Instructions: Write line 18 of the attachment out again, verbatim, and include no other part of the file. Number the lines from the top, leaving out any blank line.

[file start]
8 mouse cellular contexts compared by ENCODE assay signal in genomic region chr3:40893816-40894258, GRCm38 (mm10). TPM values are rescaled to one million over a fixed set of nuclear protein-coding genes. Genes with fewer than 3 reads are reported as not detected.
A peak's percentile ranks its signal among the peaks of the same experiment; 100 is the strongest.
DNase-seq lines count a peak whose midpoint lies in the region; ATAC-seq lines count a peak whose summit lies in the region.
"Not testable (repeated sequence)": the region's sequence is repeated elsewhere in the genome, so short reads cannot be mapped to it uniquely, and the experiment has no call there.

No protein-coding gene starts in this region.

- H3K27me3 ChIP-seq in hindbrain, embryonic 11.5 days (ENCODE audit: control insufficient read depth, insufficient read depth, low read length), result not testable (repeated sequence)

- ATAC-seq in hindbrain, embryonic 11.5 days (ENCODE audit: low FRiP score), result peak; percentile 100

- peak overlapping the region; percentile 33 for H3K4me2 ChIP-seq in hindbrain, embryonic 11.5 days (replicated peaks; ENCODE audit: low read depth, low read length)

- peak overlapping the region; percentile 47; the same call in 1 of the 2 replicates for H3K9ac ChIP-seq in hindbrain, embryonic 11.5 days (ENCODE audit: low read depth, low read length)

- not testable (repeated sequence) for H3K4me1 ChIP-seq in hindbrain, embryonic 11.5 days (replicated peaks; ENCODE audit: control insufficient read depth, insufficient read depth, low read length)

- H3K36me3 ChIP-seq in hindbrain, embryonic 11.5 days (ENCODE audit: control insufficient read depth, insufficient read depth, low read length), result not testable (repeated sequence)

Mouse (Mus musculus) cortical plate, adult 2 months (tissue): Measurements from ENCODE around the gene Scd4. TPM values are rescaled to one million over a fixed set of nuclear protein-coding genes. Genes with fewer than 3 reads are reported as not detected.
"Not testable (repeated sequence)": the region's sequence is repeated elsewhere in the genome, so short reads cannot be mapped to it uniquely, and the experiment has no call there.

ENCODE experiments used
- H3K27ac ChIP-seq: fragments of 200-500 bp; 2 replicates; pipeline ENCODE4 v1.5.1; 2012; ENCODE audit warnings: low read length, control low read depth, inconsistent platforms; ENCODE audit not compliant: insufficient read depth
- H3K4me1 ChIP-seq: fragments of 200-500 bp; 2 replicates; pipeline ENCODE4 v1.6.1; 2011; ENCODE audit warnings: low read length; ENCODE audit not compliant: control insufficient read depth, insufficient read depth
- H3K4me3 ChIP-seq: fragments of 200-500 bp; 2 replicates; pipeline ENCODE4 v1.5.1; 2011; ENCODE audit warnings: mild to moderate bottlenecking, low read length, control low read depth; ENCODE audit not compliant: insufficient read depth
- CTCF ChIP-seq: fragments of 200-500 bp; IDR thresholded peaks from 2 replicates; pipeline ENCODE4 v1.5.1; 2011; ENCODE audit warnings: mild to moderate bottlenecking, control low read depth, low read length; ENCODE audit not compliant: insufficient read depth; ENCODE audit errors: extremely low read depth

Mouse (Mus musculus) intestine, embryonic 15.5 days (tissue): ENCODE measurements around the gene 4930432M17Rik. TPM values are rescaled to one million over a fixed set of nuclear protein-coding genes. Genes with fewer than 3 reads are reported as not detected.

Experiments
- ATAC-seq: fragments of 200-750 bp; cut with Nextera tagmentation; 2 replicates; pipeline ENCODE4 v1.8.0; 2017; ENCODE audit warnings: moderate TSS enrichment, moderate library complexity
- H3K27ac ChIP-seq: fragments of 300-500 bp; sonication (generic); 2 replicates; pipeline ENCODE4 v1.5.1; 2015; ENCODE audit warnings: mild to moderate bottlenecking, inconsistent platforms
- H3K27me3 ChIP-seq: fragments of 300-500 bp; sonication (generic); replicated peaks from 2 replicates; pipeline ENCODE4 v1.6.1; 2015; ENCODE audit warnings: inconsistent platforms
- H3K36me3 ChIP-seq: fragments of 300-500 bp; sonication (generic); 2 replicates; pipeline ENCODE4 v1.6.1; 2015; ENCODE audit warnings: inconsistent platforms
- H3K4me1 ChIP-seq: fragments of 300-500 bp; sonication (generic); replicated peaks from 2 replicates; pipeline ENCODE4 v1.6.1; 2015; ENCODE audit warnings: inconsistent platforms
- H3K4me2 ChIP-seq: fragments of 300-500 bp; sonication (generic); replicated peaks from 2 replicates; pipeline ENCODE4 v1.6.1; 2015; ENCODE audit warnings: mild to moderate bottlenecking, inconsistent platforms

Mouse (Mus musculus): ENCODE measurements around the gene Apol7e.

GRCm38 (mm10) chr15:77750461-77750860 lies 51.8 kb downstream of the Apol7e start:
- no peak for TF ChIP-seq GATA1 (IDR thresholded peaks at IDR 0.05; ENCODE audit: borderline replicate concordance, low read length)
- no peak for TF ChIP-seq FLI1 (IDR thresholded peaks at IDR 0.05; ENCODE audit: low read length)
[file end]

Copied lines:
- CTCF ChIP-seq: fragments of 200-500 bp; IDR thresholded peaks from 2 replicates; pipeline ENCODE4 v1.5.1; 2011; ENCODE audit warnings: mild to moderate bottlenecking, control low read depth, low read length; ENCODE audit not compliant: insufficient read depth; ENCODE audit errors: extremely low read depth